Golden Globes Change Eligibility Rules to Include Non-English Language and Animated Features

The Hollywood Foreign Press Association has announced new eligibility guidelines for future Golden Globe Award shows, despite NBC announcing the cancellation of the annual telecast in 2022, which include allowing non-English language films to compete in their top categories, following the “Minari” backlash last awards season.

In addition to allowing non-English language films to compete in the best motion picture (drama) and motion picture (musical or comedy) categories, they will now once again allow animated features to compete in those categories, as long as they meet the other eligibility requirements for consideration.

After the Golden Globe rules forced Lee Isaac Chung’s “Minari” to compete in foreign language, the HFPA received a backlash from audiences and the Hollywood industry. The A24 feature went on to be nominated at the Oscars for best picture and won an acting award for supporting actress Yuh Jung Youn, who was not nominated.

In addition, the HFPA has also announced that the majority of the membership has completed diversity, equity and inclusion training sessions.

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The group has said they have passed a revised code of ethics prohibiting the acceptance of gifts and other inducements. The other proposed measured are:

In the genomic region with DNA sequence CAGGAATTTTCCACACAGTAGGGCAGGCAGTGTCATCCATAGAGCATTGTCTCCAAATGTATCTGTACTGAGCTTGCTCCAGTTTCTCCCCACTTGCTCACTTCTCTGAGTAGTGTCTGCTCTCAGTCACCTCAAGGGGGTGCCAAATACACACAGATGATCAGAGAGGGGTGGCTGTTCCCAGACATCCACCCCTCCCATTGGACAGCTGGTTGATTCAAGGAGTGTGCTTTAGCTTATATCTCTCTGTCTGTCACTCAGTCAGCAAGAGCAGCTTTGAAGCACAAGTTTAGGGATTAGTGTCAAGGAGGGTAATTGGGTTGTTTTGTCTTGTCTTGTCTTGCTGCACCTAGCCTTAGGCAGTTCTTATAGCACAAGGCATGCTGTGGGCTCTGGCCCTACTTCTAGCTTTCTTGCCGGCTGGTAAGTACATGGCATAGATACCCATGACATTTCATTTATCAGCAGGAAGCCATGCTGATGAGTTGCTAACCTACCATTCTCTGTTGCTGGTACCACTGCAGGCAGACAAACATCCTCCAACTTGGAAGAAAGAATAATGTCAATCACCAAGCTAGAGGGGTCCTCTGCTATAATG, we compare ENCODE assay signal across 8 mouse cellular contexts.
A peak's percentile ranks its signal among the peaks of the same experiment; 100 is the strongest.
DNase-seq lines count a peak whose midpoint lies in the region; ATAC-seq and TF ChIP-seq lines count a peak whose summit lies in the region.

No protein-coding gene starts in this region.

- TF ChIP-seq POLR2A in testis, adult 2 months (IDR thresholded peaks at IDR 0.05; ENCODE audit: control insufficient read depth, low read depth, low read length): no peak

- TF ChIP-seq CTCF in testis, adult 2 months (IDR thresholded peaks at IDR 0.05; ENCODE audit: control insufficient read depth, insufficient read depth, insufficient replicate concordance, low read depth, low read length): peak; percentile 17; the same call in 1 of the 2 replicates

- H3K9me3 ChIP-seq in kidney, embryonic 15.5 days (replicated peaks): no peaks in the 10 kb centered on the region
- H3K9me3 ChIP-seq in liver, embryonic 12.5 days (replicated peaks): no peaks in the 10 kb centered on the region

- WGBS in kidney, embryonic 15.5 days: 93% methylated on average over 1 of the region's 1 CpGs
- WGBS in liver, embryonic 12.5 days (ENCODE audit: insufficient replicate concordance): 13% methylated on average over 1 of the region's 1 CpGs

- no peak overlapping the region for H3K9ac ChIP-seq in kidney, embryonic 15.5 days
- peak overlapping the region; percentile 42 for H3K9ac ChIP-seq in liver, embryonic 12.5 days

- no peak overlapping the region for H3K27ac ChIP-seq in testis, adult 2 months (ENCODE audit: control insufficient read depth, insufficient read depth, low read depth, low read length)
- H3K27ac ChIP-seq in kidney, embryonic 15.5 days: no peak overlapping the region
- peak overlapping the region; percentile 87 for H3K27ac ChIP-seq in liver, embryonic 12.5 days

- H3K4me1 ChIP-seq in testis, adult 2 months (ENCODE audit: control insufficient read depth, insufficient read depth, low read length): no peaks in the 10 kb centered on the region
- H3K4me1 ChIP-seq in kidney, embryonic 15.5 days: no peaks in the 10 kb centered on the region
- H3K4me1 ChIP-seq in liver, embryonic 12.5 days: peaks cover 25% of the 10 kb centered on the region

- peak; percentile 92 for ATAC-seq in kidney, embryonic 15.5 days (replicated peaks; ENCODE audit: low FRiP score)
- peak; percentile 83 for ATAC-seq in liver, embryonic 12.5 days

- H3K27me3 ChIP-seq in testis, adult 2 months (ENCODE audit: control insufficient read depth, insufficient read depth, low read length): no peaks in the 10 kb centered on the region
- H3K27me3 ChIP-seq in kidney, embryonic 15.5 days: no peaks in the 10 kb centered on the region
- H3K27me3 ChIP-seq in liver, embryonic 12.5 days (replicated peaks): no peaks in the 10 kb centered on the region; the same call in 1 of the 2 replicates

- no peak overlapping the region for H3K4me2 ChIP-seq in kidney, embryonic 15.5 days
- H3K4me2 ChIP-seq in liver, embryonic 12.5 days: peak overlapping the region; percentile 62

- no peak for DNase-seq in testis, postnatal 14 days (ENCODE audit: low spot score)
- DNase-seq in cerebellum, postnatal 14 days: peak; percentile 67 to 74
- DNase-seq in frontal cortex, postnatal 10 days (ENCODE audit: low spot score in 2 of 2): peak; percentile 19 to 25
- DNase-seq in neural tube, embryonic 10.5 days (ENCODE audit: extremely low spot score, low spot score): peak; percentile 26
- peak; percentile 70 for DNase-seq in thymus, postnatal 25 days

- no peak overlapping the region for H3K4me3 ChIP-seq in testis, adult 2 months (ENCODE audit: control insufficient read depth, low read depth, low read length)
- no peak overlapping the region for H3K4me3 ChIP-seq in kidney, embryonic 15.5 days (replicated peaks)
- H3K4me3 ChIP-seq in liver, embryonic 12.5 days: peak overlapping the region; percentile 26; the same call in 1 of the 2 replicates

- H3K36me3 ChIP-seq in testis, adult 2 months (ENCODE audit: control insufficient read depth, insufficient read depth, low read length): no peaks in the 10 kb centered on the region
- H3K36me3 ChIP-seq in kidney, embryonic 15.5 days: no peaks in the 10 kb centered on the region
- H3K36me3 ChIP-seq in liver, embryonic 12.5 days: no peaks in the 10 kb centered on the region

“As we reexamined our guidelines this year and listened to the industry, we decided to adopt new approaches for future shows ensuring these films receive the attention they deserve,” said Ali Sar, President of the HFPA. “Language will no longer be a barrier to recognition as the best.”

The group announced in May that it is working on “transformational reforms” however, multiple studios including Amazon Studios, Netflix and Warner Media were among the studios that severed ties with the organization until it demonstrated real, lasting reform and change. Variety previously reported that the HFPA is blocking the Critics Choice Awards from booking its long-standing venue at the Beverly Hilton Hotel.

Too soon to tell if this is any signal to Hollywood to do business with the group again or if this is just lip service from an organization that has been long under scrutiny.

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